How does this fit into my life? Well, I'm basically transitioning from a maker to a manager now that I'm the PI of my own group. Instead of spending most of my days in 3-4 hour chunks of either coding or being deep in analysis, I am finding most of my days interrupted with at least a couple of meetings, which make it almost impossible to actually accomplish any "making". This realization is important, because I don't want to end up being only a manager of other makers. As scientists get promoted they tend to flow from making to managing, but different individuals succeed to different extents at maintaining a balance. Put another way, I want to keep spending a large fraction of my time with an xterm and an emacs buffer open, rather than my email client and a Word document (ugh).
I obviously have to spend a reasonable amount of time meeting with people, so how do I strike the balance I want? What Graham describes from his younger days, and what I've seen a lot of scientists do is basically work two full days every day: 9-5ish as a manager and then 9PM-2AM (or whatever) coding, analyzing data, or whatever. I'm not quite ready to work that much, so what I've resolved to do (we'll see how it goes) is to actually schedule half-day chunks into my calendar for "making" when I won't be free to accept meetings with anyone else. I'll close my door, not answer the phone, and focus on a project in that time.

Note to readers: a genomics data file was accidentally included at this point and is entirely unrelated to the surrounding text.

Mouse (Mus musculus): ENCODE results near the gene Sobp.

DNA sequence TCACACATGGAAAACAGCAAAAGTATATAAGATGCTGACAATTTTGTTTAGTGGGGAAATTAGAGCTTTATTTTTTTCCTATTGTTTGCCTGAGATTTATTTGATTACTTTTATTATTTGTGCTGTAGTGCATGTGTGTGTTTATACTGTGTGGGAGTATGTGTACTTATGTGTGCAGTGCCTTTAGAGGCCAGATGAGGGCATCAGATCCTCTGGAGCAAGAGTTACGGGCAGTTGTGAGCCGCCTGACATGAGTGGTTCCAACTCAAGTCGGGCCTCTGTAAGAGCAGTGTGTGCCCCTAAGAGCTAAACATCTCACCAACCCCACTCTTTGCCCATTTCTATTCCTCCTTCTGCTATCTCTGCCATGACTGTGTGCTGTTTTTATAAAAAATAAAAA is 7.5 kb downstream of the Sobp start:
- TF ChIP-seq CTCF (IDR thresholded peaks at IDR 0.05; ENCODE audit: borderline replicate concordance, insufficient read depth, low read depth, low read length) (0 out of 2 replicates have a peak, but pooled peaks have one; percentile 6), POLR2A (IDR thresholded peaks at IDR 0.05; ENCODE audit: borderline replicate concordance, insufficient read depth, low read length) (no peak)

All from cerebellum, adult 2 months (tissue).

Wish me luck!
My boss keeps his Thursday afternoons blocked off for just such a reason. He also uses this time to schedule his own impromptu meetings without involving his secretary, but this is a rare occurrence. He also does all of his e-mailing at the end of the day starting at 5 when most everyone else goes home. He says it avoids dealing with the back and forth e-mail threads and keeps him more efficient. It's a good system and it seems to work for him.
Oh... and put me back on your blog roll!
This is a bit off topic, but there's a great interview with Paul Graham on EconTalk in which he talks about his seed funding company y-combinator, as well as startups in general, hackers & artists, and other interesting stuff. You might enjoy as a fan of Graham's.
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